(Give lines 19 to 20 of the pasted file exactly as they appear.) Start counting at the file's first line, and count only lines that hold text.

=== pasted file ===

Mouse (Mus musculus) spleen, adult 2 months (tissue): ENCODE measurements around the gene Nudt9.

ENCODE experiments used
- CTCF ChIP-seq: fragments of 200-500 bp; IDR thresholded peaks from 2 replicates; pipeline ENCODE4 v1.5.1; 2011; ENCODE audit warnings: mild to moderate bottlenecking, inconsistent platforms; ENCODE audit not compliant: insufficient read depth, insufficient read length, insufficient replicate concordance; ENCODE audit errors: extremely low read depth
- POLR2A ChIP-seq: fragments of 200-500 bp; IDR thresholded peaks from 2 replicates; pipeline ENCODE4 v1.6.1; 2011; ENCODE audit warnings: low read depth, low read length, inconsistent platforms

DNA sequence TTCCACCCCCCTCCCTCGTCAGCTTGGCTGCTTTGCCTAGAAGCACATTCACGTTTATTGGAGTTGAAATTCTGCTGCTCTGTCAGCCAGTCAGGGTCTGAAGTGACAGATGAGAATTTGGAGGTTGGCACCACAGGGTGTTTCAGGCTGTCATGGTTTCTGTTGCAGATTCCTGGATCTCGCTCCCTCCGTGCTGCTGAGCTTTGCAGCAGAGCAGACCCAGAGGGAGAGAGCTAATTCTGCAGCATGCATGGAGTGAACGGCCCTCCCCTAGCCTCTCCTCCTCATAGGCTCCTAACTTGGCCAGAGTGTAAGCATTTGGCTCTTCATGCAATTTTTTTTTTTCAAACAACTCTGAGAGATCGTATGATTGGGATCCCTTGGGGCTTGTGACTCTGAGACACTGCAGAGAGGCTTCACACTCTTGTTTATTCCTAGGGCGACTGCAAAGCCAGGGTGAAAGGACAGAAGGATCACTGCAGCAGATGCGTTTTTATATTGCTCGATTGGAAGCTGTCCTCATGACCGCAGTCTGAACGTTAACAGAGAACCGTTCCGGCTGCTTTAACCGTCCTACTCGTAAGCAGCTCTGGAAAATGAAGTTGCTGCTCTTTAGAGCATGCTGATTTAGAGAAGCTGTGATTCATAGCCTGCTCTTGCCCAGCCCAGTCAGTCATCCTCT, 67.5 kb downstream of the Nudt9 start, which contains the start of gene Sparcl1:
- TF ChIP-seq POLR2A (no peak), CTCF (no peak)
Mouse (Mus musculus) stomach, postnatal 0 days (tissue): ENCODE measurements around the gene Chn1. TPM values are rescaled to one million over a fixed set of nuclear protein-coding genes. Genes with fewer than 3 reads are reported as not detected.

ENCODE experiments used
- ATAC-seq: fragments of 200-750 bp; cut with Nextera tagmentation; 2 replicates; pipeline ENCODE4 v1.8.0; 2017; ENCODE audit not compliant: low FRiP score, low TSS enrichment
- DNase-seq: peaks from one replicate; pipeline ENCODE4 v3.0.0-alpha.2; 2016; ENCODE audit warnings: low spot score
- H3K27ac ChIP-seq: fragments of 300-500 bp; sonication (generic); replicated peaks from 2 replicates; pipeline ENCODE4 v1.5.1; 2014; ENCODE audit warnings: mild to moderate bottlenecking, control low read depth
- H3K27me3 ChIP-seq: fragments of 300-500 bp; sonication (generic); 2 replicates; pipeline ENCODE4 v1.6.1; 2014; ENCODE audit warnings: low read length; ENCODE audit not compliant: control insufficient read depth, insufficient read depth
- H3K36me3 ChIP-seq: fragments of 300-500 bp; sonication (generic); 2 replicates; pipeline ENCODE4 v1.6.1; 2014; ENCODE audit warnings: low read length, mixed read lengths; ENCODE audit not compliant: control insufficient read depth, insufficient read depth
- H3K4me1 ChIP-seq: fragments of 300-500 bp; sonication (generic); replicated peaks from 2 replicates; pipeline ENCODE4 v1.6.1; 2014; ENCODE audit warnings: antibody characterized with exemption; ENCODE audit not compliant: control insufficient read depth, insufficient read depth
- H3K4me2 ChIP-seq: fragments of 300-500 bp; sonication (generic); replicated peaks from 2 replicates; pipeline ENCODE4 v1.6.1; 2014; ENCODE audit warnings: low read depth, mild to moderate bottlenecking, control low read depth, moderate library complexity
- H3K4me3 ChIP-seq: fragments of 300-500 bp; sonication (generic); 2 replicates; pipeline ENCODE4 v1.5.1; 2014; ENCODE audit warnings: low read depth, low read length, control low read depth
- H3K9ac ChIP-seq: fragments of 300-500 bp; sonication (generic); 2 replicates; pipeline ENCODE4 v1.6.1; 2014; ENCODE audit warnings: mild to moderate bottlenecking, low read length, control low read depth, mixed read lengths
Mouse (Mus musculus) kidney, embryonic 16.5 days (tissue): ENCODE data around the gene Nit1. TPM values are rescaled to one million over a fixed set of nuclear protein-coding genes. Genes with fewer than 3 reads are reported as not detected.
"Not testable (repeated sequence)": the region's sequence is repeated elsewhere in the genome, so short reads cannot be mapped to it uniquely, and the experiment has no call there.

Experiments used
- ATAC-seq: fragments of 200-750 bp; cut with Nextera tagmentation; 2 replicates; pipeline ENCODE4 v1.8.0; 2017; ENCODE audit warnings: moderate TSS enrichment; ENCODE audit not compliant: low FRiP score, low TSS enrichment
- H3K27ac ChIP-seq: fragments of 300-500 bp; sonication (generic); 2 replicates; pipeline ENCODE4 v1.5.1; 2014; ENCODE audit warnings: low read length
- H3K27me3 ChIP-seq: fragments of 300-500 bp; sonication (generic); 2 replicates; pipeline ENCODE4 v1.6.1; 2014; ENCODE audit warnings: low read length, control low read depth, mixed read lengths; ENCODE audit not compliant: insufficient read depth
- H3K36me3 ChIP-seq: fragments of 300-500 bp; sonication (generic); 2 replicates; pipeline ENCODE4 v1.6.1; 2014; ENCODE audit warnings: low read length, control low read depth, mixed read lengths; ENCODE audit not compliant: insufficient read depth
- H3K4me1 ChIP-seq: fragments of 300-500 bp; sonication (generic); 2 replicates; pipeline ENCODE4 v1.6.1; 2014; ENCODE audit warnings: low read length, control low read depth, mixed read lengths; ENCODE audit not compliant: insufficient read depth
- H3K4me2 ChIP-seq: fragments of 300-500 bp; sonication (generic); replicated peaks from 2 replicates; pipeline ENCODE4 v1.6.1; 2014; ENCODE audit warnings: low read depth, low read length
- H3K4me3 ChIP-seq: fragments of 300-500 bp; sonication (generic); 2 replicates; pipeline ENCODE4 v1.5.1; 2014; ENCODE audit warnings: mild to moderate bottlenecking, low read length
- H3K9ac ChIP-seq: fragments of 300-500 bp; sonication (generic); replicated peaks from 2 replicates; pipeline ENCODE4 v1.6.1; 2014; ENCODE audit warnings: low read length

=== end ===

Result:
"Not testable (repeated sequence)": the region's sequence is repeated elsewhere in the genome, so short reads cannot be mapped to it uniquely, and the experiment has no call there.

Experiments used